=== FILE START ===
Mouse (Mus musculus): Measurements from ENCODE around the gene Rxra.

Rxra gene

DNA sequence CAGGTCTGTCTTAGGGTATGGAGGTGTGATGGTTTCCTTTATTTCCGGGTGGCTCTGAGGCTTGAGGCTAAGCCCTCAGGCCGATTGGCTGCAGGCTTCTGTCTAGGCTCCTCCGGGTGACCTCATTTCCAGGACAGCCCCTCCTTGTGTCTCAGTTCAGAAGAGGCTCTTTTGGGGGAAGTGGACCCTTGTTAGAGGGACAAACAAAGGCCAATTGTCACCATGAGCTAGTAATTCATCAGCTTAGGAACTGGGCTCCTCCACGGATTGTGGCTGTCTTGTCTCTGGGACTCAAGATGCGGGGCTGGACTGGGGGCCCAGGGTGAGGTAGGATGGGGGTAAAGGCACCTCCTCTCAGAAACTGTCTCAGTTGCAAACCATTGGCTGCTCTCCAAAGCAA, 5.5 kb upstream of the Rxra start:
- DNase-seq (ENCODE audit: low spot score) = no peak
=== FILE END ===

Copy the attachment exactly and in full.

Mouse (Mus musculus): Measurements from ENCODE around the gene Rxra.

Rxra gene

DNA sequence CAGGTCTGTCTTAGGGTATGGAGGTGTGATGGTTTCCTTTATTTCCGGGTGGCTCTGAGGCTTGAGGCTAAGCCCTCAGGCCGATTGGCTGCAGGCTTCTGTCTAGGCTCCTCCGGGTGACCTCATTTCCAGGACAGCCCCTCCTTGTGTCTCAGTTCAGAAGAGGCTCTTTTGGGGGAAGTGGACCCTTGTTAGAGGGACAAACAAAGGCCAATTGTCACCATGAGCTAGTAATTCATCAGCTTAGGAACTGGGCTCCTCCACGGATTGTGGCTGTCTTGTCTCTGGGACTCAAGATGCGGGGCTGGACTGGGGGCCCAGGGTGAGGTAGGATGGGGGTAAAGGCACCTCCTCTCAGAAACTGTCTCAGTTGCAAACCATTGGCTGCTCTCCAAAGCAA, 5.5 kb upstream of the Rxra start:
- DNase-seq (ENCODE audit: low spot score) = no peak